Novavax and Janssen Report Positive Phase III Results for COVID-19 Vaccine Candidates

Novavax and Janssen Report Positive Phase III Results for COVID-19 Vaccine Candidates
A 3d render of a Chronavirus or COVID-19

Two new COVID-19 vaccines may soon be on the market, as vaccine producers Novavax and Janssen both report positive Phase III results this week.

The Novavax protein subunit vaccine and the Janssen recombinant, non-replicating adenoviral vector vaccine were previously predicted to be approved soon in the U.S. and these results seem to confirm that approvals are on the near horizon.

Novavax reported results from its phase III UK trial, which recruited more than 15,000 participants between 18-84 years (27% over 65 years). The Novavax vaccine is given in two doses with a vaccine booster called an adjuvant and can be kept in a fridge at 2-8°C. Overall, 56 cases of COVID-19 were recorded in the placebo group versus 6 in the vaccine group with an overall efficacy for preventing infection of 89.3%.

Novavax’s candidate seems to be more effective than Sanofi and GlaxoSmithKline’s protein subunit candidate, which failed to trigger a sufficient response in early trials.

Amid concerns about more infectious variants of the virus, the company analyzed the study data to assess whether the vaccine was also effective against the recent UK variant strain. They estimated that the vaccine was effective against both the original and recent UK variant strains with efficacy estimates of 95.6% and 85.6%, respectively.

On a similar note, the company also reported results from a phase IIb trial in South Africa, where there has also been a recent SARS-CoV-2 strain causing concern. This trial was smaller at just over 4400 participants and reported 60% efficacy against mild-severe COVID-19 in individuals without HIV. The large majority of cases recorded in the trial were the South Africa escape variant.

Although this rate of protection is lower than that seen for the other strains of the virus, it is a step in the right direction. “This is the first COVID-19 vaccine for which we now have objective evidence that it protects against the variant dominating in South Africa,” says Shabir Madhi, M.D., Ph.D., a professor and Executive Director of the Vaccines and Infectious Diseases Analytics Research Unit at Wits, and principal investigator in the Novavax COVID-19 vaccine trial in South Africa.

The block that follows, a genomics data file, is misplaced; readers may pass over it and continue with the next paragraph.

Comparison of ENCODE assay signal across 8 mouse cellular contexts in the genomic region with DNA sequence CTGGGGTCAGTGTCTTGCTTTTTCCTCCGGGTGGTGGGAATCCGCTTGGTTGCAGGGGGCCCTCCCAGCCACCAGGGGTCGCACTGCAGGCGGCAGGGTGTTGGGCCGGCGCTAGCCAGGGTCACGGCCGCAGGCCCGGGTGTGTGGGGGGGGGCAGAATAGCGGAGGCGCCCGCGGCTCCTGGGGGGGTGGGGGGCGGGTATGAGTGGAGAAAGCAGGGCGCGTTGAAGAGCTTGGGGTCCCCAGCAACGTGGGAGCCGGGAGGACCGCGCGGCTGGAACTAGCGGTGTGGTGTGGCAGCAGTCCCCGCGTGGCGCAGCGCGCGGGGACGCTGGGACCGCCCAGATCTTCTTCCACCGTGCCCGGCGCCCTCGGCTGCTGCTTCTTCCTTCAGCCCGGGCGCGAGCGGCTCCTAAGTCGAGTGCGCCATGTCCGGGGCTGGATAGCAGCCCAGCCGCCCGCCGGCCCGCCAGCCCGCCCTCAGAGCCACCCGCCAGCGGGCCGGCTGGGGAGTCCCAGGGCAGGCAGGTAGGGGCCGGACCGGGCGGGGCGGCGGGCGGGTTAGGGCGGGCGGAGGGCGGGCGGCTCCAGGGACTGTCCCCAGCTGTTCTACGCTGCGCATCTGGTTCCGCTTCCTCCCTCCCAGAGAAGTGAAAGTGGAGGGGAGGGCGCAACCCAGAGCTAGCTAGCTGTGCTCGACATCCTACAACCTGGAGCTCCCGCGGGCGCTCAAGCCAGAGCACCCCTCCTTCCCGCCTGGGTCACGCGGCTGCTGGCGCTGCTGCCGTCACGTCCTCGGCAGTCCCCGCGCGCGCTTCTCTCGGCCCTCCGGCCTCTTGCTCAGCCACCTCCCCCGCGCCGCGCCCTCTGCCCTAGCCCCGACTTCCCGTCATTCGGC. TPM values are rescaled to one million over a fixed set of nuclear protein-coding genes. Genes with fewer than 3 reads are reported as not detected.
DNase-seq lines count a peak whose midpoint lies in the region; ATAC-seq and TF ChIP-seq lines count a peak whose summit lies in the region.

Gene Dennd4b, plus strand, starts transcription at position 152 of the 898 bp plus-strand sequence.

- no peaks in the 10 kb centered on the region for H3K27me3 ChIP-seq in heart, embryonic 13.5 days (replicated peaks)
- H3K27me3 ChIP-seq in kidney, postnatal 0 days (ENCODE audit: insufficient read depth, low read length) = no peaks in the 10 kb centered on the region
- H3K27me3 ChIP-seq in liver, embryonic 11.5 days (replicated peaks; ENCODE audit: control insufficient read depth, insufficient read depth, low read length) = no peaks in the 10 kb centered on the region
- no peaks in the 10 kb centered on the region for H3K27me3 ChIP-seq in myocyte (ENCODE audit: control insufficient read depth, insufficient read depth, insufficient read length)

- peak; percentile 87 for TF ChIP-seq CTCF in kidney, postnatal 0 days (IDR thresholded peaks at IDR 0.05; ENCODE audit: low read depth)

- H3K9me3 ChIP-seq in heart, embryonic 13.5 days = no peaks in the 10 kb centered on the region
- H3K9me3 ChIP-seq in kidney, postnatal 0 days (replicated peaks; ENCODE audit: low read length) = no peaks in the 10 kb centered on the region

Novavax is also running a bigger phase III study in the US and Mexico. The start of this trial was delayed, due to manufacturing issues, but the company reports it is progressing fast and has already recruited 16,000 of its 30,000-participant goal. According to a press statement, the company hopes to finish recruitment in the first half of next month.

It seems likely that the data from the larger study will be needed for FDA approval, although the company says it plans to file for authorization in the U.K. very soon. Whether the company has solved its previous manufacturing issues and is now able to produce vaccine on a large scale remains to be seen.

Johnson and Johnson subsidiary Janssen Pharmaceuticals also released results for its single dose recombinant, non-replicating adenoviral vector vaccine. Notably this vaccine, which is similar to the AstraZeneca/Oxford University vaccine (not yet approved in the U.S.), only needs one dose and can also be kept in a fridge rather than a freezer.

This vaccine uses the same vector as Janssen’s EU approved Ebola vaccine and its HIV, RSV and Zika vaccine candidates.

The results reported this week are from one of two large phase III trials the company is running. The initial results are reported for a trial of 44,325 participants carried out in Latin America, the, South Africa and the U.S. The vaccine was 66% effective at preventing moderate and severe COVID-19 at 28 days after vaccination including all countries and variants, but 85% effective at preventing severe or critical disease.

When split by country, the vaccine was 72% effective in the U.S., 66% effective in Latin American countries and 57% effective in South Africa at preventing moderate to severe disease at 28 days. No deaths related to COVID-19 occurred in the vaccine group versus 5 in the placebo group.

The company is also running a 30,000-participant phase III trial of the same vaccine that is recruiting in several European countries, as well as South Africa and the U.S. but this has yet to report results.

Johnson and Johnson plan to file for U.S. Emergency Use Authorization from the FDA in early February and “expects to have product available to ship immediately following authorization,” according to a press statement.